The Morning After: May 12, 2014

Welcome to The Morning After, where I share with you what movies I’ve seen over the past week. Below, you will find short reviews of those movies along with a star rating. Full length reviews may come at a later date.

So, here is what I watched this past week:

Coal Miner’s Daughter


A simple glimpse into the life and rise-to-fame of legendary country singer Loretta Lynne. Sissy Spacek gives life and voice to the iconic chaunteuse, winning a deserved Oscar in the process.

From her humble beginnings as the eldest child of a poor mining family, Loretta meets the man who would encourage her engage and employ her talents for success and would, through his infidelity and overbearing ways, inspire much of her music. The pair may have had their conflicts, but love flourished even in the toughest times with Lynne proving she was every bit as strong as he was.

Spacek is, of course, terrific. That she sang the songs herself adds to the impressiveness of her portrayal. She’s given a gamut of emotions to put forward to the audience and does so with humility and credibility. Tommy Lee Jones does some fine work as her louse of a husband while the best supporting performance comes from a surprising source. Having only been familiar with Beverly D’Angelo from her time as Clark Griswold’s wife the the National Lampoon’s Vacation movies, I was astounded that not only did she give Patsy Cline a brilliant and endearing personality that she, too, sang her own songs sounding hauntingly like the late Cline.

Sling Blade


With one film, an underutilized character actor emerged from the detritus to become one of the hottest properties in Hollywood. Although his career has had ups and downs since, it’s clear that a strong voice in cinema arrived with Sling Blade.

Billy Bob Thornton turned his script into a successful film that won him an Oscar for Best Original Screenplay and secured him his first of two Oscar nominations for acting. Thornton plays Karl Childers, a mentally handicapped man recently released from a state hospital after murdering his mother and her lover when he was only twelve. As he returns to his home town, he begins a slow process of normalizing his life in the outside world while befriending a lonely boy (Lucas Black) whose father killed himself. Now all that remain are his widowed mother (Natalie Canerday), her boss and friend (John Ritter) and a mentally and physically abusive boyfriend (Dwight Yoakam).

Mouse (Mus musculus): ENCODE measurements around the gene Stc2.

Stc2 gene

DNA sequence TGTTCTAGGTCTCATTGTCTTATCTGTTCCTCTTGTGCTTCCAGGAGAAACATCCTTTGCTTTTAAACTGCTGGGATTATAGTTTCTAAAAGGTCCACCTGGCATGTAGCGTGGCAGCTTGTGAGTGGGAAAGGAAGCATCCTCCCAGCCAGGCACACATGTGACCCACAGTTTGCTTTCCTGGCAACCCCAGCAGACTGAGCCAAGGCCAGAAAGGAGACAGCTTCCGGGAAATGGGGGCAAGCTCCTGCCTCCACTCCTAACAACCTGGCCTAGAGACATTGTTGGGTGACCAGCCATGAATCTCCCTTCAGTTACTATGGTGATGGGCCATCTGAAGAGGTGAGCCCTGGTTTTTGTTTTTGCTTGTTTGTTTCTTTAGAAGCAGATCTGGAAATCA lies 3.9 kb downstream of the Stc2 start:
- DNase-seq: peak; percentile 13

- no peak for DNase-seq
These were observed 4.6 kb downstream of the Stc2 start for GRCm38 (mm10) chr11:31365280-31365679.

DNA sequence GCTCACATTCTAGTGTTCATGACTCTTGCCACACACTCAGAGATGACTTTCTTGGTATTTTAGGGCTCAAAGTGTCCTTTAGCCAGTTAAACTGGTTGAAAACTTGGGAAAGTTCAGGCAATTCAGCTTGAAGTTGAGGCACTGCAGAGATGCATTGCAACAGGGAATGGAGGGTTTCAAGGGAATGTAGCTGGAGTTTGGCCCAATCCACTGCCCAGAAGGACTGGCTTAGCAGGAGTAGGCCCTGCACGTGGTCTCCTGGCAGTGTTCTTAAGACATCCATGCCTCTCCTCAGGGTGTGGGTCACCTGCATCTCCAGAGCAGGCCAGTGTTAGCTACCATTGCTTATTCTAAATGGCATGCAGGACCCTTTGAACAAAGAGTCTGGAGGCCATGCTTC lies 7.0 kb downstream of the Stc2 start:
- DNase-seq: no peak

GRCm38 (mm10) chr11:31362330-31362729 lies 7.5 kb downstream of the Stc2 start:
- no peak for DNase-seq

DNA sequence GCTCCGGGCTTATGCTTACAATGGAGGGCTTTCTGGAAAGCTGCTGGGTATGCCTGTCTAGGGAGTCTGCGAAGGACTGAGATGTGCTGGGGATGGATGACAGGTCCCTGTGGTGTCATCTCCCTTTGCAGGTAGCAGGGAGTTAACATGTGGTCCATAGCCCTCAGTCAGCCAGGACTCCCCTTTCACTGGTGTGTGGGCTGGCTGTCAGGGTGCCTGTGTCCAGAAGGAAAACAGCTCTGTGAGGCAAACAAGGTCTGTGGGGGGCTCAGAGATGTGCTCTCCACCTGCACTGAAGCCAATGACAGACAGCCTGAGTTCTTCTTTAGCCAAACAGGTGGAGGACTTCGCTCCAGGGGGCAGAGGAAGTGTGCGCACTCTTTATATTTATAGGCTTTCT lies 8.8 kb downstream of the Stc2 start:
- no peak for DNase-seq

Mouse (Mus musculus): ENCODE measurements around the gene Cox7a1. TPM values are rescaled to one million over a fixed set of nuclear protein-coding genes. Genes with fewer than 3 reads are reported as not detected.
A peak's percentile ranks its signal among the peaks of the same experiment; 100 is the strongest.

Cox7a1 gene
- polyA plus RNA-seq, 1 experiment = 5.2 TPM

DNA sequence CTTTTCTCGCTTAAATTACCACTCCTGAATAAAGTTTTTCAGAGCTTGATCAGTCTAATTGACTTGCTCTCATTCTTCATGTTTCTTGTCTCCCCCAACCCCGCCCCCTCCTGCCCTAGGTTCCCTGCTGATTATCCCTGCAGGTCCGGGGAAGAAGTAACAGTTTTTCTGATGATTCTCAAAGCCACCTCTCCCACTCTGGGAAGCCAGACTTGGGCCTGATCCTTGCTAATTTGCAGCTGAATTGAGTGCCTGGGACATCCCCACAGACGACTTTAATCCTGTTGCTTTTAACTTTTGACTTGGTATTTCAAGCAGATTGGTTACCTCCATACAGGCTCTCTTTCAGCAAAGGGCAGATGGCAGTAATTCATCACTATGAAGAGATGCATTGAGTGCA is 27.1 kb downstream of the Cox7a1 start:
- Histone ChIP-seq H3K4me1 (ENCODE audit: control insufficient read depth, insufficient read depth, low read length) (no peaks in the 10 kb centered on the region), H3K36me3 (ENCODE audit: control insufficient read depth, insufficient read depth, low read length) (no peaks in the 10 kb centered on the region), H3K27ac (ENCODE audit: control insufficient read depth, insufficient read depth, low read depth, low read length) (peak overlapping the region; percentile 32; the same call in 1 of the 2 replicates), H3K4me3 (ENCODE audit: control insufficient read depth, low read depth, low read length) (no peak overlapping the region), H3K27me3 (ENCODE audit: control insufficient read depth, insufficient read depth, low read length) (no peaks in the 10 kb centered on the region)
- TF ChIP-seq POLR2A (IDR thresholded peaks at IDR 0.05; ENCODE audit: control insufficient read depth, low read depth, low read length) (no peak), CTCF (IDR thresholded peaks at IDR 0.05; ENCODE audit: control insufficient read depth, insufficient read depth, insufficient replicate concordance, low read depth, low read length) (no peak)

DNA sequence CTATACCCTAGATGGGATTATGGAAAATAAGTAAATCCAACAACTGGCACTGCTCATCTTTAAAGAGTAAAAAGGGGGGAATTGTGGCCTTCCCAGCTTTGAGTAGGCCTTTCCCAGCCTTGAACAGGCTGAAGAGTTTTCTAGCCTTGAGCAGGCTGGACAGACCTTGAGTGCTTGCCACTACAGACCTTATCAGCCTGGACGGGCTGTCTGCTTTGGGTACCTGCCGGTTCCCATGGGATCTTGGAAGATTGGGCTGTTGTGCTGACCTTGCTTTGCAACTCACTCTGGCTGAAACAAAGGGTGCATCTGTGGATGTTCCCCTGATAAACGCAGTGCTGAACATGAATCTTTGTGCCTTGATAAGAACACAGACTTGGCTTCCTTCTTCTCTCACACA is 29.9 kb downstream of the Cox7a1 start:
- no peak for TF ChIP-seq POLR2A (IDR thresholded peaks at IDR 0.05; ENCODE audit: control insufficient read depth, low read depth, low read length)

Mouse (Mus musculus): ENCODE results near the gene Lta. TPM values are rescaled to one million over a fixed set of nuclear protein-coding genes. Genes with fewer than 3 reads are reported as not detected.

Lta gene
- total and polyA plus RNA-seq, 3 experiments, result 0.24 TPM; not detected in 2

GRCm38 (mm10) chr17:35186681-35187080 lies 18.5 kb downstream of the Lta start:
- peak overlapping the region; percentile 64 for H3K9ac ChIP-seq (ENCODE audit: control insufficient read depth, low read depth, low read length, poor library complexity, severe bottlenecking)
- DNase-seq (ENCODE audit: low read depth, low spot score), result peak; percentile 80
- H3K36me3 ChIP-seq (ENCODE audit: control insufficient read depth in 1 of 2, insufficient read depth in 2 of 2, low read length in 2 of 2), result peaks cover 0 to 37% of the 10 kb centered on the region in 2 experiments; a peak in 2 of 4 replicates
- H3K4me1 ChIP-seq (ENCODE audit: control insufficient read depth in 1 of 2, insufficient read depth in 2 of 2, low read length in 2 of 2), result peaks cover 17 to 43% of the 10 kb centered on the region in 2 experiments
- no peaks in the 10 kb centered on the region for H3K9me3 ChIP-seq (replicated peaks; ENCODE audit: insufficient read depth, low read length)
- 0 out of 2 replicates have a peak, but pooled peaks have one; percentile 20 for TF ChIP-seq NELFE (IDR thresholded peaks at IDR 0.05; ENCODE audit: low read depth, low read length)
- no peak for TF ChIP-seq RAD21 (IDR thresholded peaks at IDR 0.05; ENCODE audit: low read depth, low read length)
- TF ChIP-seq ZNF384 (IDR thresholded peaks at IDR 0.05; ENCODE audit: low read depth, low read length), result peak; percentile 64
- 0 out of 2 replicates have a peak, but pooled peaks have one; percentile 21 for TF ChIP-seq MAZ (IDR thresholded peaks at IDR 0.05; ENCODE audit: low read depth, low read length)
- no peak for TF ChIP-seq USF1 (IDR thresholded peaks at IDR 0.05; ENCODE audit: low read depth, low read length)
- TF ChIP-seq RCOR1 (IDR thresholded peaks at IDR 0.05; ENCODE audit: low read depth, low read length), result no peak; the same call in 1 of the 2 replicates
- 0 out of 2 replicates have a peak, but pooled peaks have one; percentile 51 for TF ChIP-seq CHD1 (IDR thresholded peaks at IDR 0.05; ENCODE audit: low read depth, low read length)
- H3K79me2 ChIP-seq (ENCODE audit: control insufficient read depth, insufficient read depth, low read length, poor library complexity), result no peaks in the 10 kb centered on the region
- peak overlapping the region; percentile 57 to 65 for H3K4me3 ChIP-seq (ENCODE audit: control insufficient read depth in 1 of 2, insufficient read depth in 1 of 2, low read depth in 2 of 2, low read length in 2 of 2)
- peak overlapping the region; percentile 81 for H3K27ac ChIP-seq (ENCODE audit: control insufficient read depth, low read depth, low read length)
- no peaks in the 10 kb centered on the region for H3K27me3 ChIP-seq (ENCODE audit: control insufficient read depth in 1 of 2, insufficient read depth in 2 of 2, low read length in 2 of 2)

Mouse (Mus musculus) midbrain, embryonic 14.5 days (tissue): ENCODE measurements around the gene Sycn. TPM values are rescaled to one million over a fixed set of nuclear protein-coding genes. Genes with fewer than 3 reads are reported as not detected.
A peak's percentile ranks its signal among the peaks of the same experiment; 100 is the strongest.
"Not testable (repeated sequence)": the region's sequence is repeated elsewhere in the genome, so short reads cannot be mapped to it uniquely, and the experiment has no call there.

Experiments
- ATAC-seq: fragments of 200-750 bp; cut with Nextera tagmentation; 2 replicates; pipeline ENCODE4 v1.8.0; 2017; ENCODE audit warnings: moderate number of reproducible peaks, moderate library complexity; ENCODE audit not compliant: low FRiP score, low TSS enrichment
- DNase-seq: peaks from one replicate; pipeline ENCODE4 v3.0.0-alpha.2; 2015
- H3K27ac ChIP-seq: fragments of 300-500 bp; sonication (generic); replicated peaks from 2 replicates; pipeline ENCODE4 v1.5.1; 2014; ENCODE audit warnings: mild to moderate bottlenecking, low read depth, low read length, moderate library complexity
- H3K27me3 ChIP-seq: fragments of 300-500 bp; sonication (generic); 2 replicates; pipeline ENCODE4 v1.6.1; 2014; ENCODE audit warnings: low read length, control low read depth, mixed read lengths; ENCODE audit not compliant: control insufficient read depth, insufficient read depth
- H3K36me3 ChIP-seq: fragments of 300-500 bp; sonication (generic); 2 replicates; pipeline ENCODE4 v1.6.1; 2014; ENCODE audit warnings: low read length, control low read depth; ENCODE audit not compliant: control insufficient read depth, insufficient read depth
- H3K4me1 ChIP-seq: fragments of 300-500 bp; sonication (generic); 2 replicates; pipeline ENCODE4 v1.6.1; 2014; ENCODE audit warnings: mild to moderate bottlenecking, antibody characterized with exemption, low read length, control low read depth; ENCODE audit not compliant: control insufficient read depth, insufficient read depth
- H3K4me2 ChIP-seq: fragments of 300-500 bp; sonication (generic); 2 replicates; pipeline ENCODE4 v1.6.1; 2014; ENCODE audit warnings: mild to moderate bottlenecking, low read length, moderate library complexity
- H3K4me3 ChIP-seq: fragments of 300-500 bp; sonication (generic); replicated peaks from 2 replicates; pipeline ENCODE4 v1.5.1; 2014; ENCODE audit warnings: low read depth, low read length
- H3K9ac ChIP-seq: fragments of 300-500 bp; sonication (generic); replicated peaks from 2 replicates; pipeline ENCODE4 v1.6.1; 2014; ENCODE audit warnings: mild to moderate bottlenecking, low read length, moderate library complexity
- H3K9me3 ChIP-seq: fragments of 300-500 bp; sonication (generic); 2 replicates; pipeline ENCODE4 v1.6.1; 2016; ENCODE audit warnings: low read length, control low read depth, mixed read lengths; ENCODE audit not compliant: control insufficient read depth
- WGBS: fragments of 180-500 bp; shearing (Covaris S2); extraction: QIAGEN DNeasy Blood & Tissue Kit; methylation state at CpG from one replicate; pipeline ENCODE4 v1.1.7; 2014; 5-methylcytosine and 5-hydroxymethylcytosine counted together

It’s fairly obvious from the time you meet Yoakam’s slimey Doyle Hargraves where the film is heading. How this Southern saga unfolds is sometimes beautiful, occasionally frustrating. The music seems drawn directly from the 1980’s and feels entirely out of place in the narrative. The score aside, this is an exceptionally well acted film. Ritter is superb, Black is terrific and Yoakam is surprisingly good. After watching this, I’m surprised that Canerday’s career didn’t take off. Her weary maternal performance is something that should have given her far more opportunities than she has since found.

Karl is a unique character in the film world. Mentally handicapped characters are often treated as mentally deficient, susceptible to whim and completely unhinged when the script calls for it. Karl is well reasoned, thoughtful, caring and gentlemanly. He’s a good man trapped in a simple, imperfect body. Thornton breathes life into a trope that can too easily be abused for comic relief. There are some funny moments, but most of them are instigated by Karl, not at his expense.

Thornton’s directorial style is unhurried, uncomplicated and unadorned. It’s a stripped down story that plays precisely as you would expect, but feels fresh regardless. His later works never quite lived up to this film’s lofty aspirations, which may be because of the heights he had already reached were making everything subsequent feel inferior. Perhaps he’ll rediscover his voice some day. It’s also possible that this was all he had in him.

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